First Cities of India
Chalcolithic Villages in India
Janapadas and Republics
Second Urbanisation in India
India and Iran (Persia)
India During Mauryan Period
Post Mauryan India
Kingdoms in South India
India, Nations in the Northwest of the Indian Subcontinent and China
India, Sri Lanka and Southeast Asia
Delhi Sultanate, Vijayanagar and Bahamani Kingdom
India During Mughal Period
Swarajya to Empire (Maratha Period)
- Swarajya to Empire - Contribution of Sants
- Foundation and Expansion of Swarajya
- Maratha War of Independence
- Administrative System Established by Chhatrapati Shivaji Maharaj
- Release of Shahu Maharaj
- Peshwa Period
- Swarajya to Empire - Art, Architecture, Literature
- Swarajya to Empire - Trade, Industries, and Social Life
India and Sri Lanka:
- The history of Sri Lanka and India has remained close-knit from ancient times. ‘Deepvamsa’, ‘Mahavamsa’, ‘Chullavamsa’ are the three texts that tell us about the Indian and Sri Lankan dynasties, their mutual relations, and the historical events, in the times before and after Gautama Buddha. These texts are known as ‘Vamsagranthas.
- The Kingdom of Tambapaṇṇī was the first Sinhalese kingdom in Sri Lanka. Its administrative center was based at Tambapanni. It existed between 543 BC and 437 BC. The Kingdom was founded by Prince Vijaya and his followers.
- Tambapanni is a name derived from Tamira Varni or Tamirabarani (in Sanskrit). This means the color of copper or bronze because on the landing Vijaya's and his followers' hands and feet which touched the ground became red with the dust of the red-earth, and the city founded on that spot was named therefore Tambapanni. A derivative of this name is Taprobane (Greek). Tambapanni is a Pali version of the name Tamira Varni.
- According to the Mahavamsa, a chronicle written in Pali, the inhabitants of Sri Lanka prior to the Indo-Aryan migration of Yakkhas and Nagas. Ancient grave sites that were used before 600 BC and other signs of civilisation have also been discovered in Sri Lanka, but little is known about the history of the island before this time.
- The Naga people were believed to be an ancient tribe that once inhabited SriLanka and various parts of Southern India. There are references to them in several ancient texts such as Mahavamsa, Manimekelai, and also in other Sanskrit and Pali literature. They are generally being represented as a class of superhumans taking the form of serpents who inhabit a subterranean world.
- The Kingdom of Tambapanni was founded by Vijaya of Sri Lanka, the first Sinhalese king, and 700 of his followers after landing in Sri Lanka in a district near modern-day Mannar, which is believed to be the district of Chilaw, after leaving Supparaka. It is recorded the Vijaya made his landing on the day of Buddha's death. Vijaya claimed Tambapanni his capital and soon the whole island come under this name. Tambapanni was originally inhabited and governed by Yakkhas, having their capital at Sirīsavatthu and their queen Kuveni
- The yakshas are a broad class of nature-spirits, usually benevolent, but sometimes mischievous or capricious, connected with water, fertility, trees, the forest, treasure, and wilderness. They appear in Hindu, Jain, and Buddhist texts, as well as ancient and medieval era temples of South Asia and Southeast Asia as guardian deities. The feminine form of the word is yaksi or yakshini.
- In Hindu, Jain, and Buddhist texts, the yakṣa has a dual personality. On the one hand, a yakṣa a may be an inoffensive nature-fairy, associated with woods and mountains; but there is also a darker version of the yakṣa, which is a kind of ghost that haunts the wilderness and waylays and devours travellers, similar to the Raksasas.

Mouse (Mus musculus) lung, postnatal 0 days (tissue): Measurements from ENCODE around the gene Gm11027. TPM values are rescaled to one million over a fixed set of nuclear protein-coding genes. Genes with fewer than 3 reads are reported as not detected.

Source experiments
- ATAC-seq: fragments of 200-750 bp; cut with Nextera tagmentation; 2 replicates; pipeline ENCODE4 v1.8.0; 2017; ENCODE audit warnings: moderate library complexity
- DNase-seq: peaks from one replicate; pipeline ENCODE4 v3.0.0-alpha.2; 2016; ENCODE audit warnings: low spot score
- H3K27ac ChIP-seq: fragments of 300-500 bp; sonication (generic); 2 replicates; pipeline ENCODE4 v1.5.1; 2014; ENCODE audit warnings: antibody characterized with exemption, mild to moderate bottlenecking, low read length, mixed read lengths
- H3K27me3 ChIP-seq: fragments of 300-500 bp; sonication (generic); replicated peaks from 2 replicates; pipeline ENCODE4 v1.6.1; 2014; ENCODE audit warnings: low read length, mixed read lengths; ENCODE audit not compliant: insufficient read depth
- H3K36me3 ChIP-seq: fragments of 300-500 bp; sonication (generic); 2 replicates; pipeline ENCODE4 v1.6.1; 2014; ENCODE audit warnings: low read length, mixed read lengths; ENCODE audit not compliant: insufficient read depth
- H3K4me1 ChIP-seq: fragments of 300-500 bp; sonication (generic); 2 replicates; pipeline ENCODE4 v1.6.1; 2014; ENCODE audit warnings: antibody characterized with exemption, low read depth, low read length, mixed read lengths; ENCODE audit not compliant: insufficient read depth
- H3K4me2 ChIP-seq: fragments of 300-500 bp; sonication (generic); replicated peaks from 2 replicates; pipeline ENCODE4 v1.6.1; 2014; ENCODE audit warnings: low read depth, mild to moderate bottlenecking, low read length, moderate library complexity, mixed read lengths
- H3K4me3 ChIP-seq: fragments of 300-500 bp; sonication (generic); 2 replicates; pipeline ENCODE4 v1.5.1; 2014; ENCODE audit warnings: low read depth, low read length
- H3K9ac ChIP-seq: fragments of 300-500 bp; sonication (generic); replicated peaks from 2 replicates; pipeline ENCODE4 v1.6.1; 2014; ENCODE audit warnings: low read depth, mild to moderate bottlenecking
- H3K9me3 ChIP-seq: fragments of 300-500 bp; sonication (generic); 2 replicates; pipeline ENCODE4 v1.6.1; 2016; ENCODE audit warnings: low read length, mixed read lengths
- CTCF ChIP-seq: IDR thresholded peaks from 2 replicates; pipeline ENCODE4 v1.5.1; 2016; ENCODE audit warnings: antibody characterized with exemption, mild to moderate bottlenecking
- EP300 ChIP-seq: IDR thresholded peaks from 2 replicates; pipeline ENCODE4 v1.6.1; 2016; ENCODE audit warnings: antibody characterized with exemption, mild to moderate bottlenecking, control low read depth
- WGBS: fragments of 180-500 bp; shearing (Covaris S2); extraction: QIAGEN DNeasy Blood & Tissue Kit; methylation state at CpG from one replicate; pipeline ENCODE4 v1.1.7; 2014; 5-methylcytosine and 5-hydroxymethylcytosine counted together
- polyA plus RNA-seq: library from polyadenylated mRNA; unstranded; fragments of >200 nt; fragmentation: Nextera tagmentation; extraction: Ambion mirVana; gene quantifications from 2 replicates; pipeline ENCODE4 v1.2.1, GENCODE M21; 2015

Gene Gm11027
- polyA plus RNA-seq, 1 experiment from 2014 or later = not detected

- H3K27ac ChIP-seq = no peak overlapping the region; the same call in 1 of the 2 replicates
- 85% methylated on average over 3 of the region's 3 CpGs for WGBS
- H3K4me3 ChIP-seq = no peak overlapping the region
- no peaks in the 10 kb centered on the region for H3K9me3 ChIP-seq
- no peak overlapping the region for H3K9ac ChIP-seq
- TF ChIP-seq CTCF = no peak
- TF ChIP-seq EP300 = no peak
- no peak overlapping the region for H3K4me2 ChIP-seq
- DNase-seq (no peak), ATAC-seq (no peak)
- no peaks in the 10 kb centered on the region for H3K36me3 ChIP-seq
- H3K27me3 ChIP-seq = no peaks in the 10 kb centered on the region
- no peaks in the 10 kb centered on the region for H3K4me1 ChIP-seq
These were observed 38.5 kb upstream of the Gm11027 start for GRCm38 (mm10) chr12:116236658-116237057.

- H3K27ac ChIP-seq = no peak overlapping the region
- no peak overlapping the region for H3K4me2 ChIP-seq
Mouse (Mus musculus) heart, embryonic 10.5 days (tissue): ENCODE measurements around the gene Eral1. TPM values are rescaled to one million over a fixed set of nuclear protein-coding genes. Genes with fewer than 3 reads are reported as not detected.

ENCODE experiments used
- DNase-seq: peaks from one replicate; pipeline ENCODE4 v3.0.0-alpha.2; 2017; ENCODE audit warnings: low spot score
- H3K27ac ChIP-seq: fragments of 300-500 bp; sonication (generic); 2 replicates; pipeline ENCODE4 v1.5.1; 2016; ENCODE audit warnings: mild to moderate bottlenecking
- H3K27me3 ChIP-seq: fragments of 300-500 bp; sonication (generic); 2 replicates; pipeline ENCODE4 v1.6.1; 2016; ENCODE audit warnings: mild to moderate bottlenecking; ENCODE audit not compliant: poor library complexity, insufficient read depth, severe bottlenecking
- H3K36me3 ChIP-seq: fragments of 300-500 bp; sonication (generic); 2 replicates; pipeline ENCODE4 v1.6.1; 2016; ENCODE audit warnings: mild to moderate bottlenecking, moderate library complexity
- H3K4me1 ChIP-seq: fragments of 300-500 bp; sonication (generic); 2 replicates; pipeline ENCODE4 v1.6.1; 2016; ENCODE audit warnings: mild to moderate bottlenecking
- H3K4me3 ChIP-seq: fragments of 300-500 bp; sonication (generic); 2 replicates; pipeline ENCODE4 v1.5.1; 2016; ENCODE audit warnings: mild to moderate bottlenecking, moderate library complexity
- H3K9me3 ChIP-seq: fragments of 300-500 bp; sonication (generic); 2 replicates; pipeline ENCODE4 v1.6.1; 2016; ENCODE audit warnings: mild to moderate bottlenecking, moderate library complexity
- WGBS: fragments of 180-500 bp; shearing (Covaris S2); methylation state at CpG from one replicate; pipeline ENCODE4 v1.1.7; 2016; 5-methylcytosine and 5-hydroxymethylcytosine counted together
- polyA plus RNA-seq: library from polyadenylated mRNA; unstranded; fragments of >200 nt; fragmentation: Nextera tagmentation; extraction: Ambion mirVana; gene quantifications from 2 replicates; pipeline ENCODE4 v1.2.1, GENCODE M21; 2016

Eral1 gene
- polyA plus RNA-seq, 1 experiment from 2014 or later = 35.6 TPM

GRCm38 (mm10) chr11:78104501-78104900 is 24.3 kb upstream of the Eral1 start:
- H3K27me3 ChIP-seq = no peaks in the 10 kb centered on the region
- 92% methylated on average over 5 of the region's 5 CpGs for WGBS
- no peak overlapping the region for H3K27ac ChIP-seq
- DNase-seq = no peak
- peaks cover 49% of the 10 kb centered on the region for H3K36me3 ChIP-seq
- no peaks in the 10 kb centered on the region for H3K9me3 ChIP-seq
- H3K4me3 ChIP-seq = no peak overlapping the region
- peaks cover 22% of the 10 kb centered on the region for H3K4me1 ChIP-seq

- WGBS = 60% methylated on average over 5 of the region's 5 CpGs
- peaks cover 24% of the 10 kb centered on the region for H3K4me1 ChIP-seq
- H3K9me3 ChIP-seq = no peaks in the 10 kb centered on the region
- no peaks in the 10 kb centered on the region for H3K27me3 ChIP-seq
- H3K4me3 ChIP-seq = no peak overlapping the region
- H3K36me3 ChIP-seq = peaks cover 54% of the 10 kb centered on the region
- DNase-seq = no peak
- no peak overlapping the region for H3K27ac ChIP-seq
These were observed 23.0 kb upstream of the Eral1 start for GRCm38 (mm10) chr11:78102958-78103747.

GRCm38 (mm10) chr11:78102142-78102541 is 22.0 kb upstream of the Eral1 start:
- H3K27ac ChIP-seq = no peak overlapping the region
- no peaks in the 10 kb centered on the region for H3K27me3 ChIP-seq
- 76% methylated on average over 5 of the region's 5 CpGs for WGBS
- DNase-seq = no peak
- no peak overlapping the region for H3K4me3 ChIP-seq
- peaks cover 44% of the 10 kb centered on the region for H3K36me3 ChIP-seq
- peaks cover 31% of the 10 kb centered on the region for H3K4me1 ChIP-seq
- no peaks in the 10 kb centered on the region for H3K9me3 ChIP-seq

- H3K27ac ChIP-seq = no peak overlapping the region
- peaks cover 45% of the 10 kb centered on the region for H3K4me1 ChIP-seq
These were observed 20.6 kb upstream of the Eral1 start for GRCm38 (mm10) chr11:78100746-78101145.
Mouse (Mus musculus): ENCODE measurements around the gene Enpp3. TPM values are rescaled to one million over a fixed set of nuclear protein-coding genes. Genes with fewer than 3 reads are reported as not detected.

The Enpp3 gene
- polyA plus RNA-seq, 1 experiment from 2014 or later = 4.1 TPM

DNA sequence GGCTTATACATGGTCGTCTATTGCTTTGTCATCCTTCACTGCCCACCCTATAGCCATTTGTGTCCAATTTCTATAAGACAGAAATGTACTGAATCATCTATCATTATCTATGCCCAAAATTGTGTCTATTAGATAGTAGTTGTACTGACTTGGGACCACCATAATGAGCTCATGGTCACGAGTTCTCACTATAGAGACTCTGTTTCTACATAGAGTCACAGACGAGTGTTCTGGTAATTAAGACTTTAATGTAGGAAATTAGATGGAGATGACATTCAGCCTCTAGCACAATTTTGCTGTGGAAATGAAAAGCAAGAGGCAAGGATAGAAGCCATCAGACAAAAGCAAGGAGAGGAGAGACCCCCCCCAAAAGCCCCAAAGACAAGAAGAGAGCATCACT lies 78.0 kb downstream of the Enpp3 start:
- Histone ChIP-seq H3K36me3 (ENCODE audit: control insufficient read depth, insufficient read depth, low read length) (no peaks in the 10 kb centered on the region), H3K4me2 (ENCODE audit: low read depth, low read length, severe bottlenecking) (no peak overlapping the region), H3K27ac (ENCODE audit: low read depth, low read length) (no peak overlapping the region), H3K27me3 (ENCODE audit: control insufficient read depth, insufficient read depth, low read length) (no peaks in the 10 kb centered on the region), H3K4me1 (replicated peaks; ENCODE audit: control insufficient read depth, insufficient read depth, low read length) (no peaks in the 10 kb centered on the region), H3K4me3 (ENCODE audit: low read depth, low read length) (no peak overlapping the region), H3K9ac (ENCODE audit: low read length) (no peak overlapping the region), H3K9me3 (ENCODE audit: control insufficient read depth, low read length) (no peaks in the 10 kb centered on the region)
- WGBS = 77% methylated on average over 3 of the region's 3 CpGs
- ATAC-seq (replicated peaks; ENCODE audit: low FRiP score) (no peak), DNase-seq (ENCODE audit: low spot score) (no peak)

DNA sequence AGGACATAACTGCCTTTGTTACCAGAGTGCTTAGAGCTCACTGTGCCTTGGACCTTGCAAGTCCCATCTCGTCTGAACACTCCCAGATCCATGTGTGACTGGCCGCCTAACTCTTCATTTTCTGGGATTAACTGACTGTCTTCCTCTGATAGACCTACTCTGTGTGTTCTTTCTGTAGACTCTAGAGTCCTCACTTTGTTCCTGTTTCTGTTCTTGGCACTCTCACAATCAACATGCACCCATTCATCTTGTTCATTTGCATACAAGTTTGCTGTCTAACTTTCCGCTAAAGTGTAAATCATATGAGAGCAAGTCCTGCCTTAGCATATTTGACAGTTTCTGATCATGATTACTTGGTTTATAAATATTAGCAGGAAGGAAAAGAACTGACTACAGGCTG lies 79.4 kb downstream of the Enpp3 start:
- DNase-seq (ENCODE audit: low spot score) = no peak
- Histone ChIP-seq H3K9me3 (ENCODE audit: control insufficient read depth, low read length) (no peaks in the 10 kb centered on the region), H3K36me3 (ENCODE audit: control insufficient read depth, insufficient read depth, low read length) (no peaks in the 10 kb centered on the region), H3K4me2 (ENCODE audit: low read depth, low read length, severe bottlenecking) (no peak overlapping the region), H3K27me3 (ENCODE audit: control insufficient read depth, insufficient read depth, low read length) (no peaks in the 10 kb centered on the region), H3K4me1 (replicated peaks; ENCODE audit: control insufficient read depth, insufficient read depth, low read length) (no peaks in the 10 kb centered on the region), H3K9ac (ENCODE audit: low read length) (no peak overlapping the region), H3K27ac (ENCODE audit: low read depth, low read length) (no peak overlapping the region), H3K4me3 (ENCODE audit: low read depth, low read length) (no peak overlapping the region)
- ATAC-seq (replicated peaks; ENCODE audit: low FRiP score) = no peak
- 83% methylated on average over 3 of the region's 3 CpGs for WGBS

- Another name of the kingdom was ‘Rajrat’. Greek historians have mentioned it as ‘Taprobane’. According to the tradition, King Vijaya, the founder of a new kingdom called Sinhapura.
- This kingdom was a prince from the Vang- Kalinga kingdom in India. He first went to Supparaka (Sopara) on the west coast of India from Vang-Kalinga and from there reached Sri Lanka. Thera Mahinda (Mahendra), son of Emperor Ashoka arrived at Mihinthale, near Anuradhpur, the capital of Sri Lanka. He initiated (pabbajja/pravrajjya) King Devanampiya Tissa of Sri Lanka to Buddhism.
- This event has been described in great details in the vamsagranthas. After listening to the sermon from Thera Mahinda, the King and all the subjects accompanying him became the followers of Buddhism. Anula, the wife of king’s younger brother wished to become a Bhikkhuni. On hearing of her wish, Thera Mahinda suggested that his sister Theri Sanghamitta (Sanghamitra) may be invited from India, for the purpose.
- Accordingly, Their Sanghamitta arrived in Sri Lanka. She brought a branch of the ‘Bodhi’ tree along with her. King Devanampiya Tissa welcomed her personally. Theri Sanghamitta initiated Anula into the Buddhist Sangha. Anula was the first woman to become a Buddhist nun. With Anula’s initiation, Their Sanghmitta established the first Bhikkhuni Shasan (Bhikkhuni Sangha) of Sri Lanka.
- The festival known as ‘Unduvapa Poya’ is celebrated every year in Sri Lanka, on the full moon in the month of December, in the memory of Theri Sanghamitta’s arrival.
- A poya day is a religious observance day. The term “poya” in Sinhala is derived from the Pali and Sanskrit meaning “fast day.” For the Buddhists’ confessional rites and communal speaking of the code of discipline, the monks use the monthly moonless day and the full-moon day. Local devotees observe the day by visiting temples for worship.
- There are 12 poya days in a year. Most shops and businesses are closed on poya days. The sale of alcohol and meat is also forbidden on poya days. The poya observance is as old as Buddhism itself. Currently, the Sinhala Buddhists practice the observance of poya. Because of its significance in the religious life of the Buddhists in the local communities, all of the full-moon days were declared public holidays by the government.
The important cultural places in Sri Lanka:
1. Anuradhpur – Mihinthale: